I never really gave it a thought until Glenn mentioned it but its suprising that charter vessels are not obliged to issue lifejackets to there punters ?
     
  6. willybendit

    willybendit Rockling

    Hi Mick That bloody Horse Ran Off With Cos I Shot It Ha Ha I was aimming at you but missed and the nagg got it right up the ring i must remember which eye to close i was quite impressed with your horse riding skills there you were giving the lass all the chat when the next thing you was off at full chat across that field faster than sh t off a shovel hands in your pockets no dought so your money dident fall out tight git so now you know what happend im just waiting for my chance catch you tomorrow tightlinrs Alain
     
  7. mick webster

    mick webster Whitby Fishing Forum _ Simply The Best

    What a bloody thing that horse was Al, Lisa was with me and they both started racing each other, i tried pleading with it, threatening it, i thought about jumping off. There was a hedge coming up fast with a tarmac road the other side, anyway it stopped at the hedge then went up on its' back legs, then down on its' knees, it was determined to have me off! I packed in after that and bought a 600 Yamaha, i felt a lot safer on that!
     
  8. cleeclive

    cleeclive Whitby Fishing Forum _ Simply The Best

    I do a fair bit on my own in the Humber but did manage to fall out last winter when I turned to talk to someone in an inflatable canoe. Fortunately they were able to help me get ashore. It was a wake up call and has made me somewhat less over-confident and a great deal more careful about what I do where i go etc when on my own.

    Like everything we do be it screaming around on a fast plastic motorbike, rock climbing or cutting a branch off a tree in the garden there are risks, and that is part of the enjoyment.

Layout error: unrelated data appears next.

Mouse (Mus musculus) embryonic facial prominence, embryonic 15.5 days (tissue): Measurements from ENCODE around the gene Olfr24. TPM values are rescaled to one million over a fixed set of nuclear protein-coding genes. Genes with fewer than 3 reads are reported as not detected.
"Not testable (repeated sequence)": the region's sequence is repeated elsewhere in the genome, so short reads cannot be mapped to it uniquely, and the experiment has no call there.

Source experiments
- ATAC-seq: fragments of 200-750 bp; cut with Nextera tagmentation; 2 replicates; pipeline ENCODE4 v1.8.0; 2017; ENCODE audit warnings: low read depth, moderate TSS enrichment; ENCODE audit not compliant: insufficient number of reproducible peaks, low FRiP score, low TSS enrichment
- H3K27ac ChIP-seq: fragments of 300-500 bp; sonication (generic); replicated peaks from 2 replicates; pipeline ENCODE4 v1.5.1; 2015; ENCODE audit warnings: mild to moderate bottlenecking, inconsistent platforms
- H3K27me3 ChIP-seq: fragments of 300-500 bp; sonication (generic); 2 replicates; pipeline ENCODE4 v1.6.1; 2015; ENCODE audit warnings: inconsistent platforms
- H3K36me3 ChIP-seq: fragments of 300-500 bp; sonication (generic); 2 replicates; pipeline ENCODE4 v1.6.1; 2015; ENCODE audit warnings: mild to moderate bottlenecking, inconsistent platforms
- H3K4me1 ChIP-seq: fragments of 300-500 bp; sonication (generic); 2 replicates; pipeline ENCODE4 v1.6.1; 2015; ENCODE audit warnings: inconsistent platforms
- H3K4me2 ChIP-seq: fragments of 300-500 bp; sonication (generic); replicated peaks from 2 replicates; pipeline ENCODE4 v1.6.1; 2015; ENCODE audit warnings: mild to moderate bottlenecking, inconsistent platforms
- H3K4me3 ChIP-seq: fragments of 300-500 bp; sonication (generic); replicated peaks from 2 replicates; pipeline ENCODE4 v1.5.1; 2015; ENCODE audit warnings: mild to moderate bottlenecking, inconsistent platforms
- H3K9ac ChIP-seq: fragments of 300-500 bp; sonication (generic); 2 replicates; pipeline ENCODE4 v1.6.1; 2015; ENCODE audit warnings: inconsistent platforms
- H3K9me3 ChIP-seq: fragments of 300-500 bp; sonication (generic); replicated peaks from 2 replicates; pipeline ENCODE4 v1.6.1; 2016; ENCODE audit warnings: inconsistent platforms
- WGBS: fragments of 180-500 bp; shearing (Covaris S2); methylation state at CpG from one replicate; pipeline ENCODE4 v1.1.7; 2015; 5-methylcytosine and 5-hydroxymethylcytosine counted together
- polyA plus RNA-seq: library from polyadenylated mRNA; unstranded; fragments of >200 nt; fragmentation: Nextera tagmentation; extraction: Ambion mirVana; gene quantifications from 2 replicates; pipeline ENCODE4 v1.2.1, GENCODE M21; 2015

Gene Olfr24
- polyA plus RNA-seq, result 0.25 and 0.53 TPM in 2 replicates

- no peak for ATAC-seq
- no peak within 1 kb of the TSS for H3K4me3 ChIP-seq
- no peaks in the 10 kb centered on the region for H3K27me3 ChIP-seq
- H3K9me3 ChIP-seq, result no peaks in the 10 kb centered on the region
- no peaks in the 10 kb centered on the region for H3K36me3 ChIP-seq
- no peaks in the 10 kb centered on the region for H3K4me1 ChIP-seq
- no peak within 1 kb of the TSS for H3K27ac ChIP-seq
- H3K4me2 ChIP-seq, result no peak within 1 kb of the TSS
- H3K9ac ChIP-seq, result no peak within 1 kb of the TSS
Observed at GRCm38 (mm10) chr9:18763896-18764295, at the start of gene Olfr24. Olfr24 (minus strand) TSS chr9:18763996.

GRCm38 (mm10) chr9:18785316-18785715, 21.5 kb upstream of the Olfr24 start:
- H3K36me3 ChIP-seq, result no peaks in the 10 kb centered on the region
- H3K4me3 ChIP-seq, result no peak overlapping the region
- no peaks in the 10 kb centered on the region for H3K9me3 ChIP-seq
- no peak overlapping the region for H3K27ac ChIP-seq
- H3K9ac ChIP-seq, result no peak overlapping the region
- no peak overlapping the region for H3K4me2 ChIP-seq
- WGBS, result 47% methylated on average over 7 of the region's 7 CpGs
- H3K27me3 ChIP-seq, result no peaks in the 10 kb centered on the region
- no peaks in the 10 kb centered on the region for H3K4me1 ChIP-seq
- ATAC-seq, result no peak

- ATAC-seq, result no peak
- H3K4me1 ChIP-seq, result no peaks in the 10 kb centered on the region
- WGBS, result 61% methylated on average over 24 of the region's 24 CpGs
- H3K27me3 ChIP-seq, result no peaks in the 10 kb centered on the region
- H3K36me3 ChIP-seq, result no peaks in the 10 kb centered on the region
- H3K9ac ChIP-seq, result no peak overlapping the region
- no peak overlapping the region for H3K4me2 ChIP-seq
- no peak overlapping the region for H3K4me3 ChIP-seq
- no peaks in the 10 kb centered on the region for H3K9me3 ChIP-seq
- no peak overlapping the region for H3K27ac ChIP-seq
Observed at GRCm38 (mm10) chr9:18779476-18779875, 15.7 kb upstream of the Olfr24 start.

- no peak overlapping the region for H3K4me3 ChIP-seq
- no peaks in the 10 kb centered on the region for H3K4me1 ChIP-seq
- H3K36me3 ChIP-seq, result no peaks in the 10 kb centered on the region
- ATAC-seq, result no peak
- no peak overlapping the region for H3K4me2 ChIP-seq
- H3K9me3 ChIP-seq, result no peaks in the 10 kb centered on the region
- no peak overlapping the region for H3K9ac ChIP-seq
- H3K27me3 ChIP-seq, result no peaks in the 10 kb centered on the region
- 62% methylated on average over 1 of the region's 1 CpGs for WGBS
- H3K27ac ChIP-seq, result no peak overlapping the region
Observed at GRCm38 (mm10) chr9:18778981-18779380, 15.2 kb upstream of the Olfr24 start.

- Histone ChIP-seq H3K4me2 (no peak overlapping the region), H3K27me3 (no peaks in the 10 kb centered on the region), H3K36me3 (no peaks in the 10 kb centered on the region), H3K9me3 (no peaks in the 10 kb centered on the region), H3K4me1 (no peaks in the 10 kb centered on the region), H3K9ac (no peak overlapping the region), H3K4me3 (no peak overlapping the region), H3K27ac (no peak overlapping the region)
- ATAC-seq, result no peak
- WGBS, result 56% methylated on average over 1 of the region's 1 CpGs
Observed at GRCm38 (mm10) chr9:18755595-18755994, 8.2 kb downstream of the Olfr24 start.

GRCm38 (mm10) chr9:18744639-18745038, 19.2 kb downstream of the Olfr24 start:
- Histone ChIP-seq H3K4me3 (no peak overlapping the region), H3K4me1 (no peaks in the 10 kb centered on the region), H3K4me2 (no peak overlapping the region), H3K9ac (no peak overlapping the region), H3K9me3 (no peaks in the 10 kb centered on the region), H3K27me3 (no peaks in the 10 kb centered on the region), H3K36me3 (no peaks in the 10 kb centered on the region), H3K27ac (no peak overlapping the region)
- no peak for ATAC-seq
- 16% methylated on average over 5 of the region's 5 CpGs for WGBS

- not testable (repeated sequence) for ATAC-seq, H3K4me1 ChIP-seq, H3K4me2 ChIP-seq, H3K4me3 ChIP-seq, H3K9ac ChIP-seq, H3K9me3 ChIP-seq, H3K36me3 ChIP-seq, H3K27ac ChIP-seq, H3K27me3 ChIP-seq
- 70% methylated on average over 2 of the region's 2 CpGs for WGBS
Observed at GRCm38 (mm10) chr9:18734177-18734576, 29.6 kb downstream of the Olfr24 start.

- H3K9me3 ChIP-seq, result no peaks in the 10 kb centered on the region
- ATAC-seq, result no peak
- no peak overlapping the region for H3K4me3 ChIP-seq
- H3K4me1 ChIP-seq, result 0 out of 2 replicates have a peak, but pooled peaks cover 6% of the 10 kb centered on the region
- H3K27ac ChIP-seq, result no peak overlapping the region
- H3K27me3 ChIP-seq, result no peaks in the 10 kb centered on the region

Good risk management keeps us alive or out of hospital

    Cheers
     
  9. ducky

    ducky maybe one day...

    I think its safer out on the yak, than walking the street.
     
  10. V8_Rob

    V8_Rob New Member

    I fish alone a lot of the time, often at night.

    You can only minimise the risk so much, that being said I'm happy that I'm prepared for most eventualities. Radio, GPS, phone, flares, paddle plan plus I'm leashed to the yak. Plenty of practice at re-entries, etc. I'm more lightly to get into trouble playing rugby......... just as well I dont :laugh:
     
  11. carpyken

    carpyken New Member

    Rob you could get yourself into trouble in an empty room, especially when writing about plastic kayak trollies :cheesy:
     
  12. Baramundi Bob

    Baramundi Bob Super Leeds United !!!

    I think your right, I saw Scarborough on an episode of Seaside cops. You wouldnt want to fight the women, never mind the blokes
     
  13. neil bugdol

    neil bugdol Blenny

    :laugh: :laugh: :laugh: